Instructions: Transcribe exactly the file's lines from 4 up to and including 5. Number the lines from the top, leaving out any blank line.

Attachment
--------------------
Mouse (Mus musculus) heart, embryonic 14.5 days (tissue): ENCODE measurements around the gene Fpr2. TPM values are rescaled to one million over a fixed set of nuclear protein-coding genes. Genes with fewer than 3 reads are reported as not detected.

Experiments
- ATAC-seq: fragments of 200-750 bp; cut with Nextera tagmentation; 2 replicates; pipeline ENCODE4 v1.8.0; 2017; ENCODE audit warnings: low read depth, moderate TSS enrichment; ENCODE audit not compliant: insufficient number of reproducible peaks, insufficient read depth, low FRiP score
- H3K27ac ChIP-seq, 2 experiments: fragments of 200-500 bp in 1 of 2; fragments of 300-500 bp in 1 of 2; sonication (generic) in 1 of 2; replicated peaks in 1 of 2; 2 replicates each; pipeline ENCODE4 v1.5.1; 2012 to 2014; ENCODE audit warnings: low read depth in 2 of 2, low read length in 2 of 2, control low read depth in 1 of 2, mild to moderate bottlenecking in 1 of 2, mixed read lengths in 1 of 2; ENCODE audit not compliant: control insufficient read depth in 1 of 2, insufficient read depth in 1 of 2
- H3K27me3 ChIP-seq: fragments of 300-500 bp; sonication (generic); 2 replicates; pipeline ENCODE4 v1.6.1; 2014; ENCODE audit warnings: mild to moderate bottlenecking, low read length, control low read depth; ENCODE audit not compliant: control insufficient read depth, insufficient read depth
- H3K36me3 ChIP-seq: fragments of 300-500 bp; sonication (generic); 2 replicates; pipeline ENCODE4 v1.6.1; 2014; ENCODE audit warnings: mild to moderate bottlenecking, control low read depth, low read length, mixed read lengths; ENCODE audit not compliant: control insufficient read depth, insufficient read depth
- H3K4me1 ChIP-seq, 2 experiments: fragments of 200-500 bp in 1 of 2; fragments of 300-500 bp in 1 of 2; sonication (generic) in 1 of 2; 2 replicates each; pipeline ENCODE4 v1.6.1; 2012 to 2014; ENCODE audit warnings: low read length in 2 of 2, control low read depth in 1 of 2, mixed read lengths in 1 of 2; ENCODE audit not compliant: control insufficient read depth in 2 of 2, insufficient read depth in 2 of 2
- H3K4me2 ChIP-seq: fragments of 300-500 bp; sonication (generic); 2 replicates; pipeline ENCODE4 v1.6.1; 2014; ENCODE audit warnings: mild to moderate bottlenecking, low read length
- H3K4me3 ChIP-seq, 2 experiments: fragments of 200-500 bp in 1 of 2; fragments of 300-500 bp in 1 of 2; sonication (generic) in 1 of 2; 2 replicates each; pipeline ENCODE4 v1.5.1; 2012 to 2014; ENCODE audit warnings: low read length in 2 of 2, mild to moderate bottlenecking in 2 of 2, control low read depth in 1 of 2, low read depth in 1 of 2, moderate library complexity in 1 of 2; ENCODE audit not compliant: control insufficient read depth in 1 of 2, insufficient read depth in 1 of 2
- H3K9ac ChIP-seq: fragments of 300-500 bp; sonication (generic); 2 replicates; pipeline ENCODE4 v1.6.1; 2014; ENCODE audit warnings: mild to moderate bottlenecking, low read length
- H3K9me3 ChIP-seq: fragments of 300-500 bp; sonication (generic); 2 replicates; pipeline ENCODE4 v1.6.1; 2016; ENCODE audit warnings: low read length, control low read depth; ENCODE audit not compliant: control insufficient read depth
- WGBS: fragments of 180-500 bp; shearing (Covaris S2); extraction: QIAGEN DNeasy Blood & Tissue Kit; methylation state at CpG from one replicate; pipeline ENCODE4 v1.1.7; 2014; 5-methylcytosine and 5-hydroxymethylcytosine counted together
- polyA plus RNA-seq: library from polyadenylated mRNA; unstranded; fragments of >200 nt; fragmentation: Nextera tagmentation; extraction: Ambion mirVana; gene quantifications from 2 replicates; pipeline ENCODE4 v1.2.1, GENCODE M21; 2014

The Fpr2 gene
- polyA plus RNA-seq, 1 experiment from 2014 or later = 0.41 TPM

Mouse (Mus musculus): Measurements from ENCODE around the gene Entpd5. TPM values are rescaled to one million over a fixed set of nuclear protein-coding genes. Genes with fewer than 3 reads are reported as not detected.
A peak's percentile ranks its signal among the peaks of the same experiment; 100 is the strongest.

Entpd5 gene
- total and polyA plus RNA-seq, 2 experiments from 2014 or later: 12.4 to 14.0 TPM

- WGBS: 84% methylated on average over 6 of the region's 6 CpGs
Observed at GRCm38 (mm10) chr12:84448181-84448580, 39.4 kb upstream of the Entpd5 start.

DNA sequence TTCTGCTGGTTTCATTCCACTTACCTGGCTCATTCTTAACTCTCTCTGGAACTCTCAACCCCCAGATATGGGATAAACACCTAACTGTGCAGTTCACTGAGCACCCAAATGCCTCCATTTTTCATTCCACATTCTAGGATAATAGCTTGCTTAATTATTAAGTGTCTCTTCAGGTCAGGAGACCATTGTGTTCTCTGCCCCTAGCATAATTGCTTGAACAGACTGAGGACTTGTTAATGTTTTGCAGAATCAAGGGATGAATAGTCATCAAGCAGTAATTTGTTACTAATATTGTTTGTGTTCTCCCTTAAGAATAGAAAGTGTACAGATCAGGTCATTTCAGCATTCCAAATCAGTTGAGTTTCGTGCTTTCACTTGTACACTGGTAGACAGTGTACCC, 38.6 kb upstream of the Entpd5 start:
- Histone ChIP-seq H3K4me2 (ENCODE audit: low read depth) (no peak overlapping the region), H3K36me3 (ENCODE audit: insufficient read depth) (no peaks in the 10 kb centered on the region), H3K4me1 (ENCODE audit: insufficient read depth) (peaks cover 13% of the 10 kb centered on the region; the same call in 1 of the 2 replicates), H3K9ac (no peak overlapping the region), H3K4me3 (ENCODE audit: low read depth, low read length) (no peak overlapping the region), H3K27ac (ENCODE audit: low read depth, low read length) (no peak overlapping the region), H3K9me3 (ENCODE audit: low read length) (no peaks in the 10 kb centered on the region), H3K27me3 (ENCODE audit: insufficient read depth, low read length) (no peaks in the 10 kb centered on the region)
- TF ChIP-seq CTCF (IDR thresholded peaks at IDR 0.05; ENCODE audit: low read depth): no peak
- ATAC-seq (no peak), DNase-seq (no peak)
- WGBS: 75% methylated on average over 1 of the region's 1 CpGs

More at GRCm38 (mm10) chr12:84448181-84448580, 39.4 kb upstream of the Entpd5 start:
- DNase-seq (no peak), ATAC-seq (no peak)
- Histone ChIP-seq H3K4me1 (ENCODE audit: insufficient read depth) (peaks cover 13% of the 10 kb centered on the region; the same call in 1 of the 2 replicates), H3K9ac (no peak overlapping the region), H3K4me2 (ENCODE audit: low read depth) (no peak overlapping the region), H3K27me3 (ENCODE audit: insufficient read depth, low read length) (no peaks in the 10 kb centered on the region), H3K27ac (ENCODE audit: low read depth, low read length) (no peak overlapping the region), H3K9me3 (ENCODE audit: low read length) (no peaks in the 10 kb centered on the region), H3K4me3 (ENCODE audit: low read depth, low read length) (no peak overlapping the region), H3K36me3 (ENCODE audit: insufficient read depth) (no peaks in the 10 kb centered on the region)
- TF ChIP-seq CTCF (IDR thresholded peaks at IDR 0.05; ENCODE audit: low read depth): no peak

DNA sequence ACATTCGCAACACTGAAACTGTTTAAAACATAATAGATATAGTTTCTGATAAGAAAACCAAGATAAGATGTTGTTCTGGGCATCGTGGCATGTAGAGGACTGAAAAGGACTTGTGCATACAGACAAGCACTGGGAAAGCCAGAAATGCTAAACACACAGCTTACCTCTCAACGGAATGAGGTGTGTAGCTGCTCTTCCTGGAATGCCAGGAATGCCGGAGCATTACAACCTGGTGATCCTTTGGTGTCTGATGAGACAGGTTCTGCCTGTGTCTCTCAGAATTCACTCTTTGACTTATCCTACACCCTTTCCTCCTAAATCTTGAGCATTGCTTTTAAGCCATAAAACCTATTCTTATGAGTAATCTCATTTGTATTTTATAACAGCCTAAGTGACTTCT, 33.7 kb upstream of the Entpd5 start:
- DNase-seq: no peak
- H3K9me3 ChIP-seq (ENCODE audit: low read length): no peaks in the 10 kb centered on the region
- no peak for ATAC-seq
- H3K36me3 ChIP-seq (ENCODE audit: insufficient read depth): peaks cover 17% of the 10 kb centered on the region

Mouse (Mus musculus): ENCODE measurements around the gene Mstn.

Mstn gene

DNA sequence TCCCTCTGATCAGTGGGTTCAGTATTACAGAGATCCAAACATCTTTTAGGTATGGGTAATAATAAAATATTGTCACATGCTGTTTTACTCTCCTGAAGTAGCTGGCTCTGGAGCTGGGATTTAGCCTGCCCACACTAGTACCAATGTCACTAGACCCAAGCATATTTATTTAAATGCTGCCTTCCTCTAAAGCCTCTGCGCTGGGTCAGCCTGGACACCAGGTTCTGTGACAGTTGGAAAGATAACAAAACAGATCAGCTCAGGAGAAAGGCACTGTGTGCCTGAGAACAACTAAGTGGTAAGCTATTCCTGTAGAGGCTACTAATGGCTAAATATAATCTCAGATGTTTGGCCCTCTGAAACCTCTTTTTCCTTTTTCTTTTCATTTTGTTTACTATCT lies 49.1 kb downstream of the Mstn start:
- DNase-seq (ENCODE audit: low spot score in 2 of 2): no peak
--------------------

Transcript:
- H3K27ac ChIP-seq, 2 experiments: fragments of 200-500 bp in 1 of 2; fragments of 300-500 bp in 1 of 2; sonication (generic) in 1 of 2; replicated peaks in 1 of 2; 2 replicates each; pipeline ENCODE4 v1.5.1; 2012 to 2014; ENCODE audit warnings: low read depth in 2 of 2, low read length in 2 of 2, control low read depth in 1 of 2, mild to moderate bottlenecking in 1 of 2, mixed read lengths in 1 of 2; ENCODE audit not compliant: control insufficient read depth in 1 of 2, insufficient read depth in 1 of 2
- H3K27me3 ChIP-seq: fragments of 300-500 bp; sonication (generic); 2 replicates; pipeline ENCODE4 v1.6.1; 2014; ENCODE audit warnings: mild to moderate bottlenecking, low read length, control low read depth; ENCODE audit not compliant: control insufficient read depth, insufficient read depth